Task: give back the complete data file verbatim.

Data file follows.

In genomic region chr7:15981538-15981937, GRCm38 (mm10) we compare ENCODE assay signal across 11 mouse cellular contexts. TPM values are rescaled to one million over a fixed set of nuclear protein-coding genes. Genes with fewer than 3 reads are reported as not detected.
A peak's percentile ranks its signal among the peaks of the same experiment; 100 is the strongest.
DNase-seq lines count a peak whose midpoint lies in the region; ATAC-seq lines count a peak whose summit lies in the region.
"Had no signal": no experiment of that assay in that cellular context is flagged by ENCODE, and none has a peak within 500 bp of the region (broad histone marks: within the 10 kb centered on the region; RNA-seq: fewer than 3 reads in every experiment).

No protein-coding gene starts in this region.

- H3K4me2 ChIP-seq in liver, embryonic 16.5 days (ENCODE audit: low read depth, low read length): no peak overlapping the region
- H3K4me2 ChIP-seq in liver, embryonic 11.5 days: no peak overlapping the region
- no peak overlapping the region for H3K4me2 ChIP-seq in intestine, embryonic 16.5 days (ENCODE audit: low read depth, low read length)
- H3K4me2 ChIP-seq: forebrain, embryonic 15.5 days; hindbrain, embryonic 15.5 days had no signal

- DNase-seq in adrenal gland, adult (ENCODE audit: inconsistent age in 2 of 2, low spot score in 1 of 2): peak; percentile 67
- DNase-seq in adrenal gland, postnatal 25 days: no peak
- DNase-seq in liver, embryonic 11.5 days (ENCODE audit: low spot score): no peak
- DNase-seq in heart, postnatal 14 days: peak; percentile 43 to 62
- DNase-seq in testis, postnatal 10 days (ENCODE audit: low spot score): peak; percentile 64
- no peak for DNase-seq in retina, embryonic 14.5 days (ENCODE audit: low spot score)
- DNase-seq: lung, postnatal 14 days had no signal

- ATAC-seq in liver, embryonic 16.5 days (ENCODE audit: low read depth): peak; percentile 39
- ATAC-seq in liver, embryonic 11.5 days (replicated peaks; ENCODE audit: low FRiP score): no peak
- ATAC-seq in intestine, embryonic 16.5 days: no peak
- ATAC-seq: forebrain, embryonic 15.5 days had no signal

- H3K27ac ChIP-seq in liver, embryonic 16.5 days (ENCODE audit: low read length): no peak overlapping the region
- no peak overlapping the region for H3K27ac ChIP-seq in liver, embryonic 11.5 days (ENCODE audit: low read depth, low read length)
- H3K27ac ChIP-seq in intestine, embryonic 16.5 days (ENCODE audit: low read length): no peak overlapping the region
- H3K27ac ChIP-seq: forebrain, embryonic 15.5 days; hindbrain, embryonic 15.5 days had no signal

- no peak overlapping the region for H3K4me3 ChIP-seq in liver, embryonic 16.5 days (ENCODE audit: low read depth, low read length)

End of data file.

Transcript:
In genomic region chr7:15981538-15981937, GRCm38 (mm10) we compare ENCODE assay signal across 11 mouse cellular contexts. TPM values are rescaled to one million over a fixed set of nuclear protein-coding genes. Genes with fewer than 3 reads are reported as not detected.
A peak's percentile ranks its signal among the peaks of the same experiment; 100 is the strongest.
DNase-seq lines count a peak whose midpoint lies in the region; ATAC-seq lines count a peak whose summit lies in the region.
"Had no signal": no experiment of that assay in that cellular context is flagged by ENCODE, and none has a peak within 500 bp of the region (broad histone marks: within the 10 kb centered on the region; RNA-seq: fewer than 3 reads in every experiment).

No protein-coding gene starts in this region.

- H3K4me2 ChIP-seq in liver, embryonic 16.5 days (ENCODE audit: low read depth, low read length): no peak overlapping the region
- H3K4me2 ChIP-seq in liver, embryonic 11.5 days: no peak overlapping the region
- no peak overlapping the region for H3K4me2 ChIP-seq in intestine, embryonic 16.5 days (ENCODE audit: low read depth, low read length)
- H3K4me2 ChIP-seq: forebrain, embryonic 15.5 days; hindbrain, embryonic 15.5 days had no signal

- DNase-seq in adrenal gland, adult (ENCODE audit: inconsistent age in 2 of 2, low spot score in 1 of 2): peak; percentile 67
- DNase-seq in adrenal gland, postnatal 25 days: no peak
- DNase-seq in liver, embryonic 11.5 days (ENCODE audit: low spot score): no peak
- DNase-seq in heart, postnatal 14 days: peak; percentile 43 to 62
- DNase-seq in testis, postnatal 10 days (ENCODE audit: low spot score): peak; percentile 64
- no peak for DNase-seq in retina, embryonic 14.5 days (ENCODE audit: low spot score)
- DNase-seq: lung, postnatal 14 days had no signal

- ATAC-seq in liver, embryonic 16.5 days (ENCODE audit: low read depth): peak; percentile 39
- ATAC-seq in liver, embryonic 11.5 days (replicated peaks; ENCODE audit: low FRiP score): no peak
- ATAC-seq in intestine, embryonic 16.5 days: no peak
- ATAC-seq: forebrain, embryonic 15.5 days had no signal

- H3K27ac ChIP-seq in liver, embryonic 16.5 days (ENCODE audit: low read length): no peak overlapping the region
- no peak overlapping the region for H3K27ac ChIP-seq in liver, embryonic 11.5 days (ENCODE audit: low read depth, low read length)
- H3K27ac ChIP-seq in intestine, embryonic 16.5 days (ENCODE audit: low read length): no peak overlapping the region
- H3K27ac ChIP-seq: forebrain, embryonic 15.5 days; hindbrain, embryonic 15.5 days had no signal

- no peak overlapping the region for H3K4me3 ChIP-seq in liver, embryonic 16.5 days (ENCODE audit: low read depth, low read length)